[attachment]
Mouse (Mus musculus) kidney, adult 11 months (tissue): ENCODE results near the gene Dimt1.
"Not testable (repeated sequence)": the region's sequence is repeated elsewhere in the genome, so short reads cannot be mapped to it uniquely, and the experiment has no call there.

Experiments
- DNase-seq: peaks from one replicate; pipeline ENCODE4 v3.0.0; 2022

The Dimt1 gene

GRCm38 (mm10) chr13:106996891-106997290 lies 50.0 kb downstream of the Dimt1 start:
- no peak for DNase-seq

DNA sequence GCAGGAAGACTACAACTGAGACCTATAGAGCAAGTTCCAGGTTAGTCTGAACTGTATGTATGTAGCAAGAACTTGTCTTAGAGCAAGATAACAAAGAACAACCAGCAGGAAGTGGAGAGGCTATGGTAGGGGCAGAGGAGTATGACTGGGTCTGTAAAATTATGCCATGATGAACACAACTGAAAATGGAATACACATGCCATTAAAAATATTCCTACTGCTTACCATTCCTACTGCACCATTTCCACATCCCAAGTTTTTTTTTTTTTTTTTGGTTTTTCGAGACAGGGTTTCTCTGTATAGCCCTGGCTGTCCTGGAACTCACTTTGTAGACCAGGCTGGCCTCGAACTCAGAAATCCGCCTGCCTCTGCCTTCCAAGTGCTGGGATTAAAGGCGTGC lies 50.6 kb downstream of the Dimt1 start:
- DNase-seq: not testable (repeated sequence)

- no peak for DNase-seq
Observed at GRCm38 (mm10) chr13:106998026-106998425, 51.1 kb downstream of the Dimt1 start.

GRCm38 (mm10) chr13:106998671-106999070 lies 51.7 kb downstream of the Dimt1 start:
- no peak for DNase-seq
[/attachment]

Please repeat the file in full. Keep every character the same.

Mouse (Mus musculus) kidney, adult 11 months (tissue): ENCODE results near the gene Dimt1.
"Not testable (repeated sequence)": the region's sequence is repeated elsewhere in the genome, so short reads cannot be mapped to it uniquely, and the experiment has no call there.

Experiments
- DNase-seq: peaks from one replicate; pipeline ENCODE4 v3.0.0; 2022

The Dimt1 gene

GRCm38 (mm10) chr13:106996891-106997290 lies 50.0 kb downstream of the Dimt1 start:
- no peak for DNase-seq

DNA sequence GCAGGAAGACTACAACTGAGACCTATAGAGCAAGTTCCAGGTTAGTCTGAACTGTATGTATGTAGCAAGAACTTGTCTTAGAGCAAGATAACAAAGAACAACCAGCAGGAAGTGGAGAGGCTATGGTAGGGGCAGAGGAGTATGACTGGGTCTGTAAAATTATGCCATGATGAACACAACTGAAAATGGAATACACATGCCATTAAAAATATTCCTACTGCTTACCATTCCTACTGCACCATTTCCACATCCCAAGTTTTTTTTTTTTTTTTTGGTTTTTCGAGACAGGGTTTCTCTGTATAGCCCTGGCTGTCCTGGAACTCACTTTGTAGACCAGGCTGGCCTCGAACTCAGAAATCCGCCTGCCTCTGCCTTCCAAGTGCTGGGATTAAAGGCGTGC lies 50.6 kb downstream of the Dimt1 start:
- DNase-seq: not testable (repeated sequence)

- no peak for DNase-seq
Observed at GRCm38 (mm10) chr13:106998026-106998425, 51.1 kb downstream of the Dimt1 start.

GRCm38 (mm10) chr13:106998671-106999070 lies 51.7 kb downstream of the Dimt1 start:
- no peak for DNase-seq